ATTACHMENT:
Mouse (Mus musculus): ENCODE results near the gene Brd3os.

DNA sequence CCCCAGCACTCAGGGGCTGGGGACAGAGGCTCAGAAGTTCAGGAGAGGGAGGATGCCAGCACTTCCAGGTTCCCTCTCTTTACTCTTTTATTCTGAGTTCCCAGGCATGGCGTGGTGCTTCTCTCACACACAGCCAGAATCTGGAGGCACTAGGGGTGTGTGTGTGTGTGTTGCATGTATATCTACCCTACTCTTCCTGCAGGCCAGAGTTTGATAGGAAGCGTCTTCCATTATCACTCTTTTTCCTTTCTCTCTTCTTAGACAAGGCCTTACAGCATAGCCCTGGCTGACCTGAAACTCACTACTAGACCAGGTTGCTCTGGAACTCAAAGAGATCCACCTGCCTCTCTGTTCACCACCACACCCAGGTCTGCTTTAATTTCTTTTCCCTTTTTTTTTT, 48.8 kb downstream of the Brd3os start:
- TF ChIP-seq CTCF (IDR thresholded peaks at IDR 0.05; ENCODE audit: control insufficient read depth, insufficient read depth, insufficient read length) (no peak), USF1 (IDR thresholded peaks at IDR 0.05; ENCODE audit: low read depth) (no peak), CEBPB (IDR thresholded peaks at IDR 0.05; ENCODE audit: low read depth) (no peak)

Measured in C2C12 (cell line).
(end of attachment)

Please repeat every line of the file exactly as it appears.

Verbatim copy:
Mouse (Mus musculus): ENCODE results near the gene Brd3os.

DNA sequence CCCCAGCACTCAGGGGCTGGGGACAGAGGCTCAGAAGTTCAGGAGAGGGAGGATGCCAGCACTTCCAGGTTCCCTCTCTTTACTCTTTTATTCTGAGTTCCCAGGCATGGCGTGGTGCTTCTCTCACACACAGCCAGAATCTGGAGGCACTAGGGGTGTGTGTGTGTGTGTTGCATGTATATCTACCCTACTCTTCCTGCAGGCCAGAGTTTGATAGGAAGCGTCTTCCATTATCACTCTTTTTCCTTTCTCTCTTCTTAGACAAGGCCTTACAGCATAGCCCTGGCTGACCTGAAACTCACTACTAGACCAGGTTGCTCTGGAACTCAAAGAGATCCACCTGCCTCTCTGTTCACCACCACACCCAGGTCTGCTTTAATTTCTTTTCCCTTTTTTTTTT, 48.8 kb downstream of the Brd3os start:
- TF ChIP-seq CTCF (IDR thresholded peaks at IDR 0.05; ENCODE audit: control insufficient read depth, insufficient read depth, insufficient read length) (no peak), USF1 (IDR thresholded peaks at IDR 0.05; ENCODE audit: low read depth) (no peak), CEBPB (IDR thresholded peaks at IDR 0.05; ENCODE audit: low read depth) (no peak)

Measured in C2C12 (cell line).